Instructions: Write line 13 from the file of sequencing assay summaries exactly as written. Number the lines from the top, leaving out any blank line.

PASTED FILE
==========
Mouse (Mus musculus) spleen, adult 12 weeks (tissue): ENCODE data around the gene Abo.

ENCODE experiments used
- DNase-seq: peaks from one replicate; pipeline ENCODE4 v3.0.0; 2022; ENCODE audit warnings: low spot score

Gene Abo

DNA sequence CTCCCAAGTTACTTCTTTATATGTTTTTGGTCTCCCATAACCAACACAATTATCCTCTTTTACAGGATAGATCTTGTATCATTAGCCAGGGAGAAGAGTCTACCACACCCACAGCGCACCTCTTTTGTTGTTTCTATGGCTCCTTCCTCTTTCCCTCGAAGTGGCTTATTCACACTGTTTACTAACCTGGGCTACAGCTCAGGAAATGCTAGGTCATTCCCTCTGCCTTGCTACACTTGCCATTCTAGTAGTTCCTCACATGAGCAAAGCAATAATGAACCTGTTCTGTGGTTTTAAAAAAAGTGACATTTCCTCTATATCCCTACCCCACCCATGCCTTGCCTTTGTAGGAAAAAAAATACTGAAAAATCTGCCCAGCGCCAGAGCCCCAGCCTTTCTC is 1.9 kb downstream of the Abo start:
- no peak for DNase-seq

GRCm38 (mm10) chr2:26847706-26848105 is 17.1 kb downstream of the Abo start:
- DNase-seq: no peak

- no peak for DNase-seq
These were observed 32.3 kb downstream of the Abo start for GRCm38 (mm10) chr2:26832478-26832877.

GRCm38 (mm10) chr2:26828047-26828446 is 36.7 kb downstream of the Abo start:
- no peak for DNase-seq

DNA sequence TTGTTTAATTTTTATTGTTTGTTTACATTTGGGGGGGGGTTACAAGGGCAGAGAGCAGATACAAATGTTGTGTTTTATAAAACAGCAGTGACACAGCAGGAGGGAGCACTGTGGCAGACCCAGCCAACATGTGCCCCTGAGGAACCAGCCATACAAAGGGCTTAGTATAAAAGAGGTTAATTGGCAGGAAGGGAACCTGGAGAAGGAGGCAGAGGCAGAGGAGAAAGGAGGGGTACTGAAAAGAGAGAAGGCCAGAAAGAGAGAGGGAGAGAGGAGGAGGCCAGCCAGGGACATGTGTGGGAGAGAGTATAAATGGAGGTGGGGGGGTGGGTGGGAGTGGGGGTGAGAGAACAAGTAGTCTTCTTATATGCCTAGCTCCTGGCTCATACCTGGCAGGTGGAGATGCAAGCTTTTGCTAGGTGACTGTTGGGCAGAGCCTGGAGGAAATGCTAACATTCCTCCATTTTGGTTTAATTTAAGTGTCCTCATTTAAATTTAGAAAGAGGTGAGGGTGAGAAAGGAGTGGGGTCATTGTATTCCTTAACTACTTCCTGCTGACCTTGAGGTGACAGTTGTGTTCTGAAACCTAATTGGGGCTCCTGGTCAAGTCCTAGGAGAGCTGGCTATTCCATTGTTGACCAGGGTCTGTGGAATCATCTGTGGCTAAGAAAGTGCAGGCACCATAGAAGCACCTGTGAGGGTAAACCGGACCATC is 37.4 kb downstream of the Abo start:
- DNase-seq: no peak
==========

DNA sequence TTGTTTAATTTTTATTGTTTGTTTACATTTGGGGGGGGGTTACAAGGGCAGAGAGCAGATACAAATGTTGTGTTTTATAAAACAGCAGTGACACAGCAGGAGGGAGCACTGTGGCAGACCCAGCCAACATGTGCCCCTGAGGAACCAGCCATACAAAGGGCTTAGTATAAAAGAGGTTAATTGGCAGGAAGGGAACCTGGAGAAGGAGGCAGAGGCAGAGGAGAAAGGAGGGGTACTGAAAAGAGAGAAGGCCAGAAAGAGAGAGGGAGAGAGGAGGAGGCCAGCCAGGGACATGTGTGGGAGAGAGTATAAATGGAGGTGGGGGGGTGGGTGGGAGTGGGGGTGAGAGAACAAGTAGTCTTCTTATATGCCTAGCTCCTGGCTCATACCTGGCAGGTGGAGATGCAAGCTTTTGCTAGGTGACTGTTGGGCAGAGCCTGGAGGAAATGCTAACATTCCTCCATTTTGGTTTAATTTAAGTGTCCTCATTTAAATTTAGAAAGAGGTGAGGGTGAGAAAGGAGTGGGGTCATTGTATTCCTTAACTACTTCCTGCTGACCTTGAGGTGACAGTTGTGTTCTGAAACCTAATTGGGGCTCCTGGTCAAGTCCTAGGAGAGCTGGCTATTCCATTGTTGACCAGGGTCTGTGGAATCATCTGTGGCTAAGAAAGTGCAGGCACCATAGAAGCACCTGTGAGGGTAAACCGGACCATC is 37.4 kb downstream of the Abo start: